The first of its kind, the documentary features extensive commentary on the evolution of the Afrobeats genre across Nigeria and Ghana.
Try making a mental note of groceries you have to buy while out shopping. Go to class all semester without taking any notes for exams and tests. Take an important number without putting it down somewhere. We’ve all done at least one of these in the past, so the concept of recording information to use later is not foreign to us.
Documentation helps maintain the fabric of time because without it information is liable to be twisted, misused, or even lost. We are prone to forgetfulness in this era of extreme short-termism and easy distractions, setting us up to lose a grasp of our culture and the things that really matter. Even for research purposes, documentation helps us have easy access to information that expands our knowledge on important topics.
Netflix recently released a documentary, Afrobeats: The Backstory, the first Nigerian documentary out on its platform. Created by Ayo Shonaiya, the documentary features extensive commentary on the evolution of the Afrobeats genre across Nigeria and Ghana. Several personalities, alive and late, made an appearance to give more perspective and insight into how our beloved genre evolved to where it is today.
Shonaiya’s 12-part series featured different aspects of Afrobeats’ growth from the year 1999. Starting from the formation of the early boy bands and advancement in production, the genre enjoyed a fast rise across all fronts like fashion, visuals and sound — maintaining an image so iconic that it broke into mainstream music in the mid-2010s. The genre also birthed trailblazers who continue to set new records in places there previously were none.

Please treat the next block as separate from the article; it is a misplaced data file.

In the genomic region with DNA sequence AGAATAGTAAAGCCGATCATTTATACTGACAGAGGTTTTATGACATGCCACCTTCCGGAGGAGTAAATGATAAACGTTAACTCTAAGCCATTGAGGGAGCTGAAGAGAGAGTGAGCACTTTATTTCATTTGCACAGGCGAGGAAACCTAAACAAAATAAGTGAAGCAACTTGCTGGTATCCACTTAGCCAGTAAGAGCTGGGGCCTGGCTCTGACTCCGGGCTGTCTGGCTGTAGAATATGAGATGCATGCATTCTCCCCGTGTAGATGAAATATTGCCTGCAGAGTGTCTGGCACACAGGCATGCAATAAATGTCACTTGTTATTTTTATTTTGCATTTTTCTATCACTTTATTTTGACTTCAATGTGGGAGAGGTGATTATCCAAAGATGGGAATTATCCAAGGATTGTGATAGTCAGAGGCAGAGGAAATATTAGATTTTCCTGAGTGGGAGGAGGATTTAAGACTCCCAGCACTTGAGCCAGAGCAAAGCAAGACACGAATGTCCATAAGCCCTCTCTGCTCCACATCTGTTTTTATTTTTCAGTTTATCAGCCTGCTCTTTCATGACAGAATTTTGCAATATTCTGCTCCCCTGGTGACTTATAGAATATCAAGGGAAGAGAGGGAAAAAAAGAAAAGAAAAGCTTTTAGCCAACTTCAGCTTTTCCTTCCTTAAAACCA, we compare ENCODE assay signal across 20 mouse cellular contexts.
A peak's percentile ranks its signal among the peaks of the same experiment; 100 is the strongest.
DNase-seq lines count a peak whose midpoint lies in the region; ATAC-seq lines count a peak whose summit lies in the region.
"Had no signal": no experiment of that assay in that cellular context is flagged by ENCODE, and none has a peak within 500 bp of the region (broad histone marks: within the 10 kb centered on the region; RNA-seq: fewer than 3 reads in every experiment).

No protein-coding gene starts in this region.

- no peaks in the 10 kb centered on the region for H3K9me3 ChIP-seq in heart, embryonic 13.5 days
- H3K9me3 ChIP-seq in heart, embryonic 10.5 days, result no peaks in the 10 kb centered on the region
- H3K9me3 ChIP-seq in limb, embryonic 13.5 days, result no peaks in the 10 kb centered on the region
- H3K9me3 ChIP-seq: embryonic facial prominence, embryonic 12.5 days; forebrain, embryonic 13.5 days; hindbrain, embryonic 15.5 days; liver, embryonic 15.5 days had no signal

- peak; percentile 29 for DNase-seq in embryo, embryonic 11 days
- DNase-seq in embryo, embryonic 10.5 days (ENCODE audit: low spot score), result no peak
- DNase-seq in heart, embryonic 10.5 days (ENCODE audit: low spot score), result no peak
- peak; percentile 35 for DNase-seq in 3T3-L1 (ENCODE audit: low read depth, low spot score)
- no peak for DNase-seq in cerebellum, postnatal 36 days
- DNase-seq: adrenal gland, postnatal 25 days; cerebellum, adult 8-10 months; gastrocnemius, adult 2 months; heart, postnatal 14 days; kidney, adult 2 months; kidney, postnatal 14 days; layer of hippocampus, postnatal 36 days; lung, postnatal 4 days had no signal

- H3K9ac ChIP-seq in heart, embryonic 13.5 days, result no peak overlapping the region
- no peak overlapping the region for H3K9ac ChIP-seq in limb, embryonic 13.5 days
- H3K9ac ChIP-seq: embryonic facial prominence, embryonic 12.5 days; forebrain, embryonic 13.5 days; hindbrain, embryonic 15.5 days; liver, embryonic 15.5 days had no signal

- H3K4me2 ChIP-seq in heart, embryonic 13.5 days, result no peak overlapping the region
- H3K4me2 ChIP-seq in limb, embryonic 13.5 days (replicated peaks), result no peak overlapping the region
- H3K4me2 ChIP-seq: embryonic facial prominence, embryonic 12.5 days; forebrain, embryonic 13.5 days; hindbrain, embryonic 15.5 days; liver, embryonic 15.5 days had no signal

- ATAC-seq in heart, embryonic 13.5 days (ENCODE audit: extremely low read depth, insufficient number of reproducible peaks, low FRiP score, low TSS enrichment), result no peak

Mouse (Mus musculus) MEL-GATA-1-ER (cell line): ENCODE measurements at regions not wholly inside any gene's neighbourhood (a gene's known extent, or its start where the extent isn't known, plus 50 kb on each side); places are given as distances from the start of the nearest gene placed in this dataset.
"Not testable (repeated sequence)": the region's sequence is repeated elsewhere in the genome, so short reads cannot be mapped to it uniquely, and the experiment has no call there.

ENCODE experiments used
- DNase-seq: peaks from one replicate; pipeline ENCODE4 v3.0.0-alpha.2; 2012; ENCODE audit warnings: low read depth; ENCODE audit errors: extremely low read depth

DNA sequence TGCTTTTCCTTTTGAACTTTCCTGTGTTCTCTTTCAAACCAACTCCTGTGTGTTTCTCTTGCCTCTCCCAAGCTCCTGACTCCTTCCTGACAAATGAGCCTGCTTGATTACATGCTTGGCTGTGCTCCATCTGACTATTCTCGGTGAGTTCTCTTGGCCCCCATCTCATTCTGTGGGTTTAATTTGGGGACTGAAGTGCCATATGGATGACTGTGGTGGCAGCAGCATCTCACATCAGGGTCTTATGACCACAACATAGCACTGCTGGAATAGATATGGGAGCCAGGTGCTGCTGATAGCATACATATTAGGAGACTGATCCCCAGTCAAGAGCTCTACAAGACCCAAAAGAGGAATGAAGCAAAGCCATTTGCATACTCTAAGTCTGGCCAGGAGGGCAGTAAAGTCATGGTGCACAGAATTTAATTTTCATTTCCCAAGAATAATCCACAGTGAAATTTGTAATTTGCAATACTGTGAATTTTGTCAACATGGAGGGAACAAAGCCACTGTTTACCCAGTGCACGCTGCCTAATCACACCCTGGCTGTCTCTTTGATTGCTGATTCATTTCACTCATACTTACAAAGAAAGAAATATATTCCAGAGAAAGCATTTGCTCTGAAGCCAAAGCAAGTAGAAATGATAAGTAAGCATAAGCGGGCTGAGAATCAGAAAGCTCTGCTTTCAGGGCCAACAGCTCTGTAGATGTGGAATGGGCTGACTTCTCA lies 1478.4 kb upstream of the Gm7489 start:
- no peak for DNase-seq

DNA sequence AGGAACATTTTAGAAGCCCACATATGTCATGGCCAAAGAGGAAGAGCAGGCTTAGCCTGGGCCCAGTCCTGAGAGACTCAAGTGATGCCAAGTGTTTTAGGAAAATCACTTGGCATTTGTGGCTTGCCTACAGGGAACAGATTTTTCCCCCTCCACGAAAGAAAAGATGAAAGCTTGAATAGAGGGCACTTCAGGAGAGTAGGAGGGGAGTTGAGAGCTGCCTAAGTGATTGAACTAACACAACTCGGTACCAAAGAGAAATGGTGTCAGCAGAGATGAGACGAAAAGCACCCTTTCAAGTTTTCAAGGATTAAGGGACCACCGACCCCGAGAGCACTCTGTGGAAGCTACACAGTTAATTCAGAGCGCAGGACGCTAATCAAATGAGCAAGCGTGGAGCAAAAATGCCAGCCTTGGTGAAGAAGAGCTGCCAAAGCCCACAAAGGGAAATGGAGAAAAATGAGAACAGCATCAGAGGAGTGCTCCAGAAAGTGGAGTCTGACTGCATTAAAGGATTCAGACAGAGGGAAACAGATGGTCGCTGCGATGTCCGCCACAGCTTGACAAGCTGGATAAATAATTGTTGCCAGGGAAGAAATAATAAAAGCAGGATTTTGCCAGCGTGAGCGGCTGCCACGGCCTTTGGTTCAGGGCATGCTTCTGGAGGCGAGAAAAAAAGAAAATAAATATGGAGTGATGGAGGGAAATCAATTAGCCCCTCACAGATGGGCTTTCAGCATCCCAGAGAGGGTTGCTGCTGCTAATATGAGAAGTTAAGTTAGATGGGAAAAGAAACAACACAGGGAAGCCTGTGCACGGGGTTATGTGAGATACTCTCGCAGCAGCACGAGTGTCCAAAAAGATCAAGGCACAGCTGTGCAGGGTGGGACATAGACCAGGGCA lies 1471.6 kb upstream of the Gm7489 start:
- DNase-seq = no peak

Listening to several (sometimes forgotten) legends invoked an almost-tangible nostalgia, one that takes us back to simpler times. The way the series is scripted leads us to understand not only what happened but how and even why. We understand the origins of sounds, the come-up stories of our finest exports, and even the people behind the scene that helped bring the genre’s magic to life.
The documentary left a positive impression on me. It made me realize how many people have been involved in our growth and how ultimately the most important thing to do is uphold the community. Nobody else can protect our culture more than we can, and Ayo Shoniaya’s efforts will make us remember what it means to be African. Bringing this to life from scratch is a monumental effort and it's a big achievement for all those involved.
It received a rave reception in mainstream media, in Nigeria and across the world. Afrobeats: The Backstory gives a new perspective to everyone witnessing the genre’s explosion here and in the diaspora. Afrobeats is now revered by citizens of the world as it should be, and as its originators, we need to promote, preserve and protect it from misinterpretations and misleading origin stories.
Over the years Nigeria’s pop culture scene has been accused of never keeping accurate records of its people and events. Ayo Shonaiya proves that there is a record of important parts of our history, and even though there has been an issue with how the records have been used, Shonaiya is taking a step in putting things right. Afrobeats: The Backstory highlights the importance of documentation for several reasons, and now our history is properly put together for the entire world to see.